i doney Without a second's warning,
tho negress grabbed a knife, and, in
addition to stabbing her several
times'in tho back, cut a deep gash
across tho throat, which alone would
havercaused Instant, death.
MM Jordan was Miss Jennie Bar
tow ^before her marriage, and came
fro rabone of tho best-connected faml
lies hi tills section.
There is great excitement at Pine
hurst.
? --'
Each ago of our lives bas Us joys.
Old peon'e^should be happy, and they
will be it Chamberlain's Tablets are
takeri to strengthen tho digestion and
koop ?the bowels regular. These tab
lets pre mild and gentle In their ac
tion ?and especially suitable for peo
ple ef middle ago and oidor. For
salo by all dealers.
, I,-.
Keven Shot in Strike Riot.
Hu
?tlngs-On-the-Iludson, N. Y.,
June} 24.-Seven persons, Including
a wannan and small boy, were shot
this 'afternoon In a clash between
strikers and special deputies guard
ing th? National Conduit and Cable
Company's works, where n strike has
beetix Iii progress for some time. The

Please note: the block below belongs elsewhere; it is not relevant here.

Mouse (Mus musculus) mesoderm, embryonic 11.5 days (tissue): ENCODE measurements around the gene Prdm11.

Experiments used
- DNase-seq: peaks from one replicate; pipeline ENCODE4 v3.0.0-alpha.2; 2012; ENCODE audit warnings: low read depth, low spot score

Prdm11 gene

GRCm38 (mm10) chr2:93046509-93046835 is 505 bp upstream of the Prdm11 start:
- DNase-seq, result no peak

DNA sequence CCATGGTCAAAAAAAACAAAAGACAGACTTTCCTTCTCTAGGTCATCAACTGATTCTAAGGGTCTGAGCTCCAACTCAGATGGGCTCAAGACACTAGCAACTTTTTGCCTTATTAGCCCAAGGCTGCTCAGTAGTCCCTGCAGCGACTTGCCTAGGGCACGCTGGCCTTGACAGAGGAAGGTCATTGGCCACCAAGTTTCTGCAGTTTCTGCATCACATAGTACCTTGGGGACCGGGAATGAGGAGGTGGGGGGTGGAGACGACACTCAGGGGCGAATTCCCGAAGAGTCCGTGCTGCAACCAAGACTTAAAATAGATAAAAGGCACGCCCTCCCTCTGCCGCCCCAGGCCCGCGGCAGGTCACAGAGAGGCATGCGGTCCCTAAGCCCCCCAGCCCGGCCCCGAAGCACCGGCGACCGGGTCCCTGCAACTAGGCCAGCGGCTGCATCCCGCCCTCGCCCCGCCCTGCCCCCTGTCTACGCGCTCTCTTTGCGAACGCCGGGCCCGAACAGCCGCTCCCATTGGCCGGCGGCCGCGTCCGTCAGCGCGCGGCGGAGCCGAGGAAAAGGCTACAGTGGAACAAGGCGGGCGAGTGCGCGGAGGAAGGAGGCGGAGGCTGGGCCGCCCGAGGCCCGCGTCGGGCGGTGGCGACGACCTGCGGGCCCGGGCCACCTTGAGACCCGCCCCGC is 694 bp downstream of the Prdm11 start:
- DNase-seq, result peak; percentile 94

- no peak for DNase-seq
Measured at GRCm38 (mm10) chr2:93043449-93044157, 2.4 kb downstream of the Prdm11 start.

woman was probably mortally
woun$edrand all the others are in a
sbrloV> condition, So far as .could
be learned, the' sl?otf? were'fired bf
the guards and not returned by the
strikers. The boy injured wac play
ing in the stro-.l.
Secretary Meyer Has Fever.
Washington, June 23.-Secretary
Meyer, who left Washington a we?'i'
ago for bis home at Hamilton, Mass.,
has developed typhoid fever. A mes
sage to that effect was received to
day at tho Navy Department. When
the secretary loft it was said ho was
suffering from a stomach trouble.
Wife Tried to Save G limb,
Charleston, June 23. - Details
reached this city to-day of the drown
ing last night lu the Sullivan's Is
land surf of Sergeant Harry W.
Qumb. of Lowell, Mass. Gumb was
caught in a whirlpool In the rocks.
His young wife, who was watching
nearby with her little child, started
into tho water to rescue him, but
could do nothing. His body will bo
shipped home. Gumb was a mem
ber of the hospital corps at the Fort
Moultrie army post.
It is now well known that not
moro than ono case of rheumatism
in ten requires nny Internal treat
ment whatever. All that Is needed
i; a free nnplication of Chamberlain's
Liniment and massaging tho parts
at each application. Try it and see